- On April 4, 2017, Gallup published poll results on its web site under the headline, "Affordable Care Act
Gains Majority Approval for First Time."
Of 1,023 adults surveyed, 55% of them responded "approve" to
the question, "Do you generally approve or disapprove of the 2010 Affordable Care Act, signed into law
by President Obama, that restructured the U.S. healthcare system?" The article also notes that the ACA
had never before showed majority support in Gallup polling, but that 48% of the sample said "approved"
the first time the current version of the question was asked in November 2012.
If this was a simple random sample of the 1023 adults in 2017,
what would the conservative 95% confidence interval
margin of error be?
- approximately 5%
- approximately .03%
- approximately 3.13%
- Gallup gives a 95% confident margin of error of plus or minus 3%
for the 2012 poll, which had 48% of the sample "approved." So the lower and upper boundaries
for the confidence interval is
48% -3% = 45% to 48 % + 3% = 51%
the lower and upper boundaries for 95% confidence intervals for the "approve" results for the 2017
poll, which had 55% of the sample "approved" and a margin of error plus or minus 4%
- Assume adults 18 and over in the U.S. are the population of interest for Gallup's poll. If we account for
random error in the sample using the stated margin of error, is the headline "Affordable Care Act Gains
Majority Approval for First Time" accurate with regard to the population?
(Note: Here majority means more than 50%.)
Use the confidence intervals to answer two questions:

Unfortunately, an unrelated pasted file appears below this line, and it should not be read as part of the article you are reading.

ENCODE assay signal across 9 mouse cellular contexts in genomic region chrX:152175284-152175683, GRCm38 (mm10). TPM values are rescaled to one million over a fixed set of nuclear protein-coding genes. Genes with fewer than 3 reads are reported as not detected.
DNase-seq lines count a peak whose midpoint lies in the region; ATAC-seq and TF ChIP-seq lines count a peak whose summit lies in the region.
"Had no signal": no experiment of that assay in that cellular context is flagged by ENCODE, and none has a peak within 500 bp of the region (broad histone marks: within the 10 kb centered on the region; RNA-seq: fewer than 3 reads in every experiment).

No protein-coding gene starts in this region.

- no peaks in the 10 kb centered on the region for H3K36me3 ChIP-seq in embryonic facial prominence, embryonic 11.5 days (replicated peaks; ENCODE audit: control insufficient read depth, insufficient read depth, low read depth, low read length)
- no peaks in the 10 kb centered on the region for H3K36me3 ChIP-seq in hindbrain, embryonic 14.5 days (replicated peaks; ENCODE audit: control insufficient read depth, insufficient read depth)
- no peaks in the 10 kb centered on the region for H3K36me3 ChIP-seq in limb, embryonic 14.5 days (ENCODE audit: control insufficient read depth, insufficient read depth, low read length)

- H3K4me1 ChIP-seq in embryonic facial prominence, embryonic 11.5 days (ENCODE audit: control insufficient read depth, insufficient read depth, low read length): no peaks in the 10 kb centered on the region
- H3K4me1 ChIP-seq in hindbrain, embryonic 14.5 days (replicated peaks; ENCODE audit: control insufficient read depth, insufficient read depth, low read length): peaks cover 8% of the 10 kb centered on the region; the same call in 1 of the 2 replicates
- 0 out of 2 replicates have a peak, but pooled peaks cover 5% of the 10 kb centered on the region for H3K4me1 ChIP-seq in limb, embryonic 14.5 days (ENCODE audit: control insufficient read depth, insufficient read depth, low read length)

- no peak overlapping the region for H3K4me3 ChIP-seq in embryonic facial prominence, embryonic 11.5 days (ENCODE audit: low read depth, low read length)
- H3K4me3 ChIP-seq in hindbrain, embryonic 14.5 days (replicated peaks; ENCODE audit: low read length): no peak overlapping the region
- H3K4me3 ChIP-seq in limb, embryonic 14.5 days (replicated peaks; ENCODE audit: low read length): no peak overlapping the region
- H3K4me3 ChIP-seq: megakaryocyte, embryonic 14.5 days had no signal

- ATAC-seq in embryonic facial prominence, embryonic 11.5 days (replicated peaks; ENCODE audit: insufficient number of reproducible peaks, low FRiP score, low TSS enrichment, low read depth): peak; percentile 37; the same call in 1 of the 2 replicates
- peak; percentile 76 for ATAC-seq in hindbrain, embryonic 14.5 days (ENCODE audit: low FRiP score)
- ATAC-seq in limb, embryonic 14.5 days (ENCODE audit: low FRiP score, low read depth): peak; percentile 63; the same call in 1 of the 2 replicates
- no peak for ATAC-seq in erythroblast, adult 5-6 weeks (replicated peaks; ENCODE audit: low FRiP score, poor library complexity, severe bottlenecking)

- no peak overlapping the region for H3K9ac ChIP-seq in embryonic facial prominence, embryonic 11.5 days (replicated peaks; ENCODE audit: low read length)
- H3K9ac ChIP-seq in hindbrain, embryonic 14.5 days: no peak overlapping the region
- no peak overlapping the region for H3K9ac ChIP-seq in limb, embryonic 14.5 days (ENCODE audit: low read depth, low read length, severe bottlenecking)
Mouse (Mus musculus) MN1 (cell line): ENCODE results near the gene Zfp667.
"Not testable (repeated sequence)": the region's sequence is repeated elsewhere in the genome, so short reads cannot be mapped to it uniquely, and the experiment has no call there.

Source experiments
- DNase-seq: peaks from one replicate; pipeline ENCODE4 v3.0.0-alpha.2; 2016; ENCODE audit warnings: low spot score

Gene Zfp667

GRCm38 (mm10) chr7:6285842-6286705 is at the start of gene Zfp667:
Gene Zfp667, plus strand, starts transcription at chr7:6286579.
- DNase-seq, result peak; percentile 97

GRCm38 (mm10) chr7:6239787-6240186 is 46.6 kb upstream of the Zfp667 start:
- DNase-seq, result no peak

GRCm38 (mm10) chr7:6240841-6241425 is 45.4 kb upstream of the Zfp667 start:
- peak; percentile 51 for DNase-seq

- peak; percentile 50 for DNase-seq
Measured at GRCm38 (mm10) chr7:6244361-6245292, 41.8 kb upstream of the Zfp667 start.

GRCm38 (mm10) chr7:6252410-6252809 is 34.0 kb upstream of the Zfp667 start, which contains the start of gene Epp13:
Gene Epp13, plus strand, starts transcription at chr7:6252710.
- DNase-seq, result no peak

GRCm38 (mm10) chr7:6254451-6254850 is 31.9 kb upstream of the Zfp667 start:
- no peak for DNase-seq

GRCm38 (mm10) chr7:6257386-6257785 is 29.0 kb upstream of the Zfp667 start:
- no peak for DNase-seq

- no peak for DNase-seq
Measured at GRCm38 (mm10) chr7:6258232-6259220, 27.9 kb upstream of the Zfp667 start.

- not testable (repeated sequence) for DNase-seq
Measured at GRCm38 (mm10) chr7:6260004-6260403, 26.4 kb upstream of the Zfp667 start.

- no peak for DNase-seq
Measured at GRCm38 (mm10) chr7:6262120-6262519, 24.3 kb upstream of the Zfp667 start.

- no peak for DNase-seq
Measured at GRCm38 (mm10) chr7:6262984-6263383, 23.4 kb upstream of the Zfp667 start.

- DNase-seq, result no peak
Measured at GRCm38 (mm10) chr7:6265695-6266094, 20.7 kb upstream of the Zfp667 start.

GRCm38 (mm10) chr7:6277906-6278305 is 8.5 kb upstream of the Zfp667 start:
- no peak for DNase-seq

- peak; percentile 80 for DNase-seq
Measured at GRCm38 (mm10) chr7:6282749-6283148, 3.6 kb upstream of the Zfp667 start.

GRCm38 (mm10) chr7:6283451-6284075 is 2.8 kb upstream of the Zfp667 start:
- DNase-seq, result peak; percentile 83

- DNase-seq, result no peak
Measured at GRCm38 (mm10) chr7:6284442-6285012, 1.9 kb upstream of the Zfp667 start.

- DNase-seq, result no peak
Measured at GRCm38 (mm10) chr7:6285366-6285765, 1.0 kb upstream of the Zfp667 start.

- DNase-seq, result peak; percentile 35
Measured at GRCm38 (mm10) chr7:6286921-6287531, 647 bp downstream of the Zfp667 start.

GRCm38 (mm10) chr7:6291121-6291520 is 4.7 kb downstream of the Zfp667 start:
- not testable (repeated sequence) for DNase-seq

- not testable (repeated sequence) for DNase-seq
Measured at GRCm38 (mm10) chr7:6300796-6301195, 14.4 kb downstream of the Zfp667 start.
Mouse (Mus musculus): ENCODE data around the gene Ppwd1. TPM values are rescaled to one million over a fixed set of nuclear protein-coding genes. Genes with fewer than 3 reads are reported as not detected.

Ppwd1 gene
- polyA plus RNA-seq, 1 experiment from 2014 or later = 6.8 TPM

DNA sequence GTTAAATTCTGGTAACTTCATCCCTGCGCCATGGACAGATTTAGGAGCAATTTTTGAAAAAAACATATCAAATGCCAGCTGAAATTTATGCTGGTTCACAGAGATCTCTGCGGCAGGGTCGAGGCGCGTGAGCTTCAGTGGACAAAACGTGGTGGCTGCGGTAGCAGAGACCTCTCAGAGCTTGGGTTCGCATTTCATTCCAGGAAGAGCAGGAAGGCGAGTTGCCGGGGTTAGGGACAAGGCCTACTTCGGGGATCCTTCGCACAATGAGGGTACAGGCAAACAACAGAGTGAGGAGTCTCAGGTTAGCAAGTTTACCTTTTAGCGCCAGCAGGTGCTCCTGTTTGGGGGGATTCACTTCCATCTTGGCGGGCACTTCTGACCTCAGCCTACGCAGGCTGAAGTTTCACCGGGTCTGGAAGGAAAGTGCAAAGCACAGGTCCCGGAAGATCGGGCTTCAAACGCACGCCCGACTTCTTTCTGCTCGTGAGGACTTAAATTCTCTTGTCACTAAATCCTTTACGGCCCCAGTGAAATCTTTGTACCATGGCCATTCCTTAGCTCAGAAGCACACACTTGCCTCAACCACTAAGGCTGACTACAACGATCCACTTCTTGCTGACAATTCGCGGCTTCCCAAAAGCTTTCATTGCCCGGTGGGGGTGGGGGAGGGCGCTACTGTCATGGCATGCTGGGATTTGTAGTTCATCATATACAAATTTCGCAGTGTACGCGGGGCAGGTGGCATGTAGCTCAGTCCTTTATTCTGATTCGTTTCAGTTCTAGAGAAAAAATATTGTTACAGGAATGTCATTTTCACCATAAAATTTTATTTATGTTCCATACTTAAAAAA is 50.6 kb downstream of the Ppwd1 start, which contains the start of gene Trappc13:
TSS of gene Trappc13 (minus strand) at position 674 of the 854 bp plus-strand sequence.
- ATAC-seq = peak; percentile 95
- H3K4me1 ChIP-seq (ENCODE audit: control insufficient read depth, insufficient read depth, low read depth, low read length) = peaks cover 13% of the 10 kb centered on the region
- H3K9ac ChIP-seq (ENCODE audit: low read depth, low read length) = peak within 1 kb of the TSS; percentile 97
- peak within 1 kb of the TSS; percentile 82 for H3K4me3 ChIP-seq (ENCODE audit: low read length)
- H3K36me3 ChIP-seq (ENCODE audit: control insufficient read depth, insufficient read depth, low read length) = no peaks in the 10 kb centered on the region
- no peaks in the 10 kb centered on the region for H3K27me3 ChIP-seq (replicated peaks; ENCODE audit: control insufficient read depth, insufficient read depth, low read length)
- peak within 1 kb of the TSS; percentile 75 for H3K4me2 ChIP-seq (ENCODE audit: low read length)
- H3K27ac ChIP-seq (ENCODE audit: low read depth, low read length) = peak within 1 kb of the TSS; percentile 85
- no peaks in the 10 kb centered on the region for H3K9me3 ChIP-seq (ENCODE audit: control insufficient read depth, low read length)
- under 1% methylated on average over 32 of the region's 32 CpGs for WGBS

First, was it likely a majority in 2017?
Second, could it have been a majority earlier---in 2012?
- For a simple random sample at the 95% confidence level, what sample size would be required to achieve a plus or minus 1% margin of error?
- Gallup specifically targets both landline and cellphone users in its polls. Are there any voices that are left out?
- What was the main point of Fisher's experiment on the Lady Tasting Tea?
- sample size and random nature of a representative selection is what is important---not the
percentage of the overall population (like for chicken soup)
- we can't assume that unusual data is incorrect (like the negative
growth rate for US population in 1918)
- Leonardo DaVinci asserted that we are squares (in terms of armspan and
- SAT Scores are loosely correlated to college GPA, but don't cause them
- statistical significance can be obtained by deciding in advance what
level of confidence we will accept as persuasive
and we can collect data in such a way that we can make reasoned inferences
Regarding HIV testing,
- the large numbers of HIV negative people can have
false positives and make what seems like an accurate test percentage-wise problematic
- A positive result becomes relatively meaningless because one only has a small chance of actually having HIV.
However, what it does help reveal is to change the probability that a person is HIV-positive
from roughly 3 in 1000 to roughly 1 in 4.
- Testing the entire US population is what leads to the (unintended) problems. Testing other populations would require
a different analysis
- all of the above
- Which did you find most compelling about the "price of life" readings
- unintended consequences of HIV testing the entire US population
- unintended consequences of raising plane tickets to improve air traffic safety & car accident statistics
- cost of pap smears
- asbestos removal
- lack of education and poverty can lead to poorer options/decisions regarding personal health (and correlation to an earlier death)
What percentage of us population has a phone?
How many adults adults do not use the internet. Demographics of Internet and Home Broadband Usage in the United States.